A building specification systematically describes the physical qualities of every aspect of a building. It methodically outlines the materials and their composition, standards to adhere to (including references to the relevant documents), quality of workmanship, and any other requirements such as colours, structural or chemical testing, dimensions, performance etc. The National Building Specification (NBS) is a standard format for this document. It is organised into sections that reflect the plan of work and within each section are a number of standard clauses as well as room to create bespoke ones. The NBS is a shared language, understood by those working in the construction industry.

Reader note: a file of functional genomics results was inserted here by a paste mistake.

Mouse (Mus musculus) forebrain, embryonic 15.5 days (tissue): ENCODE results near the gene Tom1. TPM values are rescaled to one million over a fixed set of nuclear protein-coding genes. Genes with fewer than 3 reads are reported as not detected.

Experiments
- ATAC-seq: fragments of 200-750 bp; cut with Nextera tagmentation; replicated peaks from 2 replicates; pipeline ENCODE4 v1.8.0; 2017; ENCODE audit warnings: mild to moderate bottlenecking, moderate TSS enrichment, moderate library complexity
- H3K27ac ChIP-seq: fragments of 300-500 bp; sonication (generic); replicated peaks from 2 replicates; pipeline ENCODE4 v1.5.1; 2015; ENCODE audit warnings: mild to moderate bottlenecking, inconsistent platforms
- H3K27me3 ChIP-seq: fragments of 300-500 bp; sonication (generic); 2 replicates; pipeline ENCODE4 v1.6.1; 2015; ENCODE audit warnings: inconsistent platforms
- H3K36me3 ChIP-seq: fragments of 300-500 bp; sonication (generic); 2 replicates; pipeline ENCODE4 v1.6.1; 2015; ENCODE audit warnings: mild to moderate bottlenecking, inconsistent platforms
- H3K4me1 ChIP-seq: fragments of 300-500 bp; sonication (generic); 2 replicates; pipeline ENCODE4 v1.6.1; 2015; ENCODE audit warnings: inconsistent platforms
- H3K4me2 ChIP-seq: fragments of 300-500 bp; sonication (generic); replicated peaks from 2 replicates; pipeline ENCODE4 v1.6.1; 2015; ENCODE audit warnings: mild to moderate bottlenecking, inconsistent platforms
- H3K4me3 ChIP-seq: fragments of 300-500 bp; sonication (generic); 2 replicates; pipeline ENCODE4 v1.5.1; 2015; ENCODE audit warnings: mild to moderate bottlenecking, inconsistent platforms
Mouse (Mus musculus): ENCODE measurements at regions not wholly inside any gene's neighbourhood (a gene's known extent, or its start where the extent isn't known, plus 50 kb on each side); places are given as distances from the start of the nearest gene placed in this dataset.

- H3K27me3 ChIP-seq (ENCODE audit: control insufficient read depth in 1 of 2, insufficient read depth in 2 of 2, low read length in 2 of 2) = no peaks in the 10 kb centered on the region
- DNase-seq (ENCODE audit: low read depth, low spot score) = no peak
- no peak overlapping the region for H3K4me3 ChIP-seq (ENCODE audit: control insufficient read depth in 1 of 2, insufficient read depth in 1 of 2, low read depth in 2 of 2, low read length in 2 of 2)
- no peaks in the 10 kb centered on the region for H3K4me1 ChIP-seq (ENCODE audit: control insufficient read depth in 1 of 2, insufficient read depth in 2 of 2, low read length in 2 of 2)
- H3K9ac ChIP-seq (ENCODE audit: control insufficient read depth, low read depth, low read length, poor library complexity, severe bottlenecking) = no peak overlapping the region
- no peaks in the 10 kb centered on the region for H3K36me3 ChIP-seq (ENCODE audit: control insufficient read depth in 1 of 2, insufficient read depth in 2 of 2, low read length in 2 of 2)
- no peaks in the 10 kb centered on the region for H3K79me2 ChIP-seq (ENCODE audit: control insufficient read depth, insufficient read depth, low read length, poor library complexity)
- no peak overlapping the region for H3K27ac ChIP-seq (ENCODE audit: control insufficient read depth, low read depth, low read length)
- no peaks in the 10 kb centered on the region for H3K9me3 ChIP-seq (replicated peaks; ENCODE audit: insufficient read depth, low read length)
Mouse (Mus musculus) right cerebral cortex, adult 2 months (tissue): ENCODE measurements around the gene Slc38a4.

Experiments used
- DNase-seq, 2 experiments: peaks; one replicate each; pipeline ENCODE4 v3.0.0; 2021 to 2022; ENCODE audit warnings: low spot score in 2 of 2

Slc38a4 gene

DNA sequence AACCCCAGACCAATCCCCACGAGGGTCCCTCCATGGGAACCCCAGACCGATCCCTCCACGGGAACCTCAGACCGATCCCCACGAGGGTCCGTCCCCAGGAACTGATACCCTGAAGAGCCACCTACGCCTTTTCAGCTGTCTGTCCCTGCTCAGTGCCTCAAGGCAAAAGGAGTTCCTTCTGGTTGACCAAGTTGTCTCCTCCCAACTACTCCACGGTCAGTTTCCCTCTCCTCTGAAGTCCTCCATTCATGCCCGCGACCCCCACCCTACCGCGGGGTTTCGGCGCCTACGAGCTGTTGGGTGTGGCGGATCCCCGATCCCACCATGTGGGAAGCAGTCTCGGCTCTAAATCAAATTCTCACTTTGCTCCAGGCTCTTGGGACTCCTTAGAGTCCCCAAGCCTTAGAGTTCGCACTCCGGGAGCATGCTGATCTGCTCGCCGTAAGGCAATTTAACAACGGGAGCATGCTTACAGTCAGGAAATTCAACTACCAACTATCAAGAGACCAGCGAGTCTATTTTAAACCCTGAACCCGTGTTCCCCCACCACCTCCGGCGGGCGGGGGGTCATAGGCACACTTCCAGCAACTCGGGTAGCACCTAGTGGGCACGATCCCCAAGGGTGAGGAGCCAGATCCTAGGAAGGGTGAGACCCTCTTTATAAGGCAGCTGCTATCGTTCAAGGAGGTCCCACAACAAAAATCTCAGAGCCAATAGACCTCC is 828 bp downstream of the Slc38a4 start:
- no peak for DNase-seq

A building’s specification can be seen as a kind of fiction, a descriptive aspiration of a building in a specific format. When designing through writing, the specification can be directly derived from the story. This is a kind of translation: from prose into the shared language of the construction industry. As with all translation, the contents are filtered through a new set of conventions, associations, and cultures that offer a particular quality to the outcome. No translation is a mechanical process of substituting corresponding parts, but a process of interpretation.